I’ve been guilty of mistreating old Grumpy recently. For the past three years I’ve been driving it like a girl (sorry girls, but you know what I mean), fearful of burning too much precious petrol, or hammering it so hard I’ll blow a fragile gasket, because you’ve only to look at the damned thing and you’ve broken something! I’ve also been prowling car-parks, scrutinising the tax discs of other cars to find one that’s paying more than me, and sad to day, I’ve yet to find one. Even a lip-smackingly sexy Jaguar I parked next to recently was paying less road tax, which makes me wonder if old Grumpy is actually a super hot-rod in disguise, that only the government knows about its deadly secret powers, and I’d be better  appreciating it more, instead of merely shaking my head in dismay and claiming plaintively that there’s been a mistake – that it’s only a 1.8 litre Vauxhall Astra, and not a Mercedes, like the one I parked next to on the car park at Kettlewell, and that was paying the same road tax as me.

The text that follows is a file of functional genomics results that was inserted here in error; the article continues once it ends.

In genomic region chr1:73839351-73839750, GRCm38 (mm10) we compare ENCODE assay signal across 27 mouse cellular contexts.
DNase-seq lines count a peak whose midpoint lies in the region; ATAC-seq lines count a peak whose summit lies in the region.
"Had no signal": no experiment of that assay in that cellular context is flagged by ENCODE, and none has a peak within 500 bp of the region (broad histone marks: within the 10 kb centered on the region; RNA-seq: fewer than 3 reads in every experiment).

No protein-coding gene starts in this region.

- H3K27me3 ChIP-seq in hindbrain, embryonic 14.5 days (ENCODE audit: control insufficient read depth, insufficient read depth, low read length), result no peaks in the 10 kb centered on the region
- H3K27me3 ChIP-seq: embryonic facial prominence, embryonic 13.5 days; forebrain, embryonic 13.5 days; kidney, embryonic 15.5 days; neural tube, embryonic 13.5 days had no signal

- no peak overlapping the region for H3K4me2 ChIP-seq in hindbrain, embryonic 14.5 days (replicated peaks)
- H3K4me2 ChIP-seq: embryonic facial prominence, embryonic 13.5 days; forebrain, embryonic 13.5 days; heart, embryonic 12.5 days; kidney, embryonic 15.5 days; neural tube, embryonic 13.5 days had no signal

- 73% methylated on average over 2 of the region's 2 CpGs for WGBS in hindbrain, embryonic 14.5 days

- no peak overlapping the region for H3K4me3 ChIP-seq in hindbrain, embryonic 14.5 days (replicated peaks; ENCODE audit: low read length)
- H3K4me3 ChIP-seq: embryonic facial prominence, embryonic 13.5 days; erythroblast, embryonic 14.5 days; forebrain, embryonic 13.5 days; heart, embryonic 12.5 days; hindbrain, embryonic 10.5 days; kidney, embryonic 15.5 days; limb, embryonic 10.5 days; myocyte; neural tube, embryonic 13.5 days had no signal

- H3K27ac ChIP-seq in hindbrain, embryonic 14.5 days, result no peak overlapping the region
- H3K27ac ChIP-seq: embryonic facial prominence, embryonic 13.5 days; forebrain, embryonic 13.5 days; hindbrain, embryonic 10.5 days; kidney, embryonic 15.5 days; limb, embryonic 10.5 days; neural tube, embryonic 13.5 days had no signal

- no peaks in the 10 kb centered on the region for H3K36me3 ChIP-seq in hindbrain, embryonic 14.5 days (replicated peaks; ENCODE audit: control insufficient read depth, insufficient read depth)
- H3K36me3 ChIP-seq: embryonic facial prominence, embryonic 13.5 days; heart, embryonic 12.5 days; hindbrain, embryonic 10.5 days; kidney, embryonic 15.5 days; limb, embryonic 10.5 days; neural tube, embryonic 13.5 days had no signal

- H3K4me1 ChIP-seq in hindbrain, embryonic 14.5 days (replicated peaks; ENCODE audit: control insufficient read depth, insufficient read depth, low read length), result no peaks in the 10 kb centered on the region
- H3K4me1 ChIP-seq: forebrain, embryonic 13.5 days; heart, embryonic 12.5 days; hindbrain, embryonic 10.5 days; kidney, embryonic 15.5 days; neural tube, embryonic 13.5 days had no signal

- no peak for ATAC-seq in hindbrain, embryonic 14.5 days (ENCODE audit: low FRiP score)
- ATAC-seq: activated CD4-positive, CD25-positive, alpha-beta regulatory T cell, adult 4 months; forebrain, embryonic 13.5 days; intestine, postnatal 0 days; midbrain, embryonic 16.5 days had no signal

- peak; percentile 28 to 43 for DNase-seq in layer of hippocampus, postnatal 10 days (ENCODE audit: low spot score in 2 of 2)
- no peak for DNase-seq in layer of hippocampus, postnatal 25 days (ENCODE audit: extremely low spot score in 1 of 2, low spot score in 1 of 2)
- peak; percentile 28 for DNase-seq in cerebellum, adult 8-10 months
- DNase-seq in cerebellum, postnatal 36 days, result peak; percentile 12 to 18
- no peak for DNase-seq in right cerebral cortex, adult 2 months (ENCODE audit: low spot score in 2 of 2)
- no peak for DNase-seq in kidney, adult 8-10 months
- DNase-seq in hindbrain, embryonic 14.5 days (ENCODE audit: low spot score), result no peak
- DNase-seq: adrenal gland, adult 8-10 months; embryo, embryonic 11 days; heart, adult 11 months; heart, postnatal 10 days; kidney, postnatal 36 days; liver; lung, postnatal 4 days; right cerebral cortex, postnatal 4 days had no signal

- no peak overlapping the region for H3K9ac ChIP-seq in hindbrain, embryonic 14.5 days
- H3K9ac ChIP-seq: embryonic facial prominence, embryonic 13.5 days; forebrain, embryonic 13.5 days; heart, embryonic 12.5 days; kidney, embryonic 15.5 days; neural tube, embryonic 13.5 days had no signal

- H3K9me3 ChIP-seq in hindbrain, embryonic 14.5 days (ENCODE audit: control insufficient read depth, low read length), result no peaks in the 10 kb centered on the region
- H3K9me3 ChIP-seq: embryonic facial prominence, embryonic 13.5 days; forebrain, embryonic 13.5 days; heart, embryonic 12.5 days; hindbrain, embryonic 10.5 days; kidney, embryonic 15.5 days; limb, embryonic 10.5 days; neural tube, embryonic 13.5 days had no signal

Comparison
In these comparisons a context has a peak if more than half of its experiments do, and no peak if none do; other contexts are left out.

Does anyone pay more than £245 a year? Please, dear readers, confess it, and put me out of my misery!!!

So,.. I finally decided to get my money’s worth, and I’ve been flooring it a bit more, zipping merrily along, and not caring if I broke it, not caring if my average MPG dropped nearer to 30 than 40. We picked a hot day for the trip, 25 degrees by noon, and I cast caution to the winds, cranking the aircon up, ignoring its pathetic squeals for mercy,… and that was how we arrived at Kettlewell, in a cloud of dust, after pasting it for an hour and a half from my humble abode in the west of Lancashire. Cost of parking was £4.00 for the day – not cheap, but neither was it in the same league as the Broadgate Meadow carpark AT GRASMERE, which charged me £6.50 a year ago! (did I mention that?)